(The Center Square) – Georgia lawmakers were presented a plan to offset revenue loss amid a transition to fuel-efficient and electric vehicles by enacting per-mile fees on drivers.
The state uses transportation fees and fuel taxes to support road maintenance and construction. New technology and President Joe Biden’s plan for 50% of new car sales to be electric vehicles by 2030 could reduce tax collections. Electric and fuel-efficient vehicles require little or no gasoline to operate.
Transportation expert Robert Poole told a legislative panel Monday the state should replace its fuel tax with per-mile highway fees to secure revenue as transportation evolves.
“We’re going to need to replace the fuel tax as the primary source of highway funding,” said Poole, the director of transportation policy at Reason Foundation and a senior fellow at the Georgia Public Policy Foundation.
Georgia’s fuel excise tax for 2021 is 28.7 cents per gallon. Georgians also are subject to varying local government motor fuel sales. According to Poole’s research, Georgia’s gasoline sales peaked in 2017 but have been on a steady decline since, dropping by 6.57% in 2020. Travel on the state’s roads fell in 2020 because of the COVID-19 pandemic. The pandemic led to business shutdowns and a temporary conversion to remote work.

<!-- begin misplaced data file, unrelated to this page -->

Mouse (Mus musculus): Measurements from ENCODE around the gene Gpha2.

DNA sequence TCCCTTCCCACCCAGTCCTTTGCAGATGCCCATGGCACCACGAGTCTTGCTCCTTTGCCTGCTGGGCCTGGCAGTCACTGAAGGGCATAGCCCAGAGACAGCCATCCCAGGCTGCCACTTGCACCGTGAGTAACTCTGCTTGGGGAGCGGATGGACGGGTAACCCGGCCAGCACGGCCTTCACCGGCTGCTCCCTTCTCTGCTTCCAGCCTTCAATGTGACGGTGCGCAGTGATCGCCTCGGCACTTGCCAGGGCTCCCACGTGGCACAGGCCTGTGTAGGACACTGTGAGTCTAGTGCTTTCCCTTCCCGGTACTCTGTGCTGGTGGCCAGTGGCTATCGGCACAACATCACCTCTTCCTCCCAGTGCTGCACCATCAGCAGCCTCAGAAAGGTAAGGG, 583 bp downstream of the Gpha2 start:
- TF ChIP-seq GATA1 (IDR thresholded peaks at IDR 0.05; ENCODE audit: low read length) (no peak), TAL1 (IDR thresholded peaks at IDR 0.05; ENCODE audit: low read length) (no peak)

Other states such as Oregon, Utah and Virginia have initiated pilot mileage-based user fees programs. Poole told the Joint Commission on E-Commerce and Freight Infrastructure Funding that Georgia also should test the program and conduct a study to evaluate projects’ time and cost estimates. Current mileage-based user fees models require annual odometer readings, GPS trackers and other monitoring devices, or a prepaid option.
Sen. Frank Ginn, R-Danielsville, said a mileage-based program would complicate things for Georgians who already are frustrated with the record-keeping requirements for paying income taxes.
“When I look at what you’re proposing here, I’m thinking about what a royal pain,” Ginn said. “So for me, I don’t think it gets much simpler than right now. We collect from distributors a gas tax. You’re paying at the pump. You’re gonna have to come up with something to keep it simple.”
Ginn said he also was concerned about the cost of the program and Georgians’ privacy.
The legislative panel was created to examine which funding and policy solutions could generate more revenue for Georgia’s freight, logistics and e-commerce industries.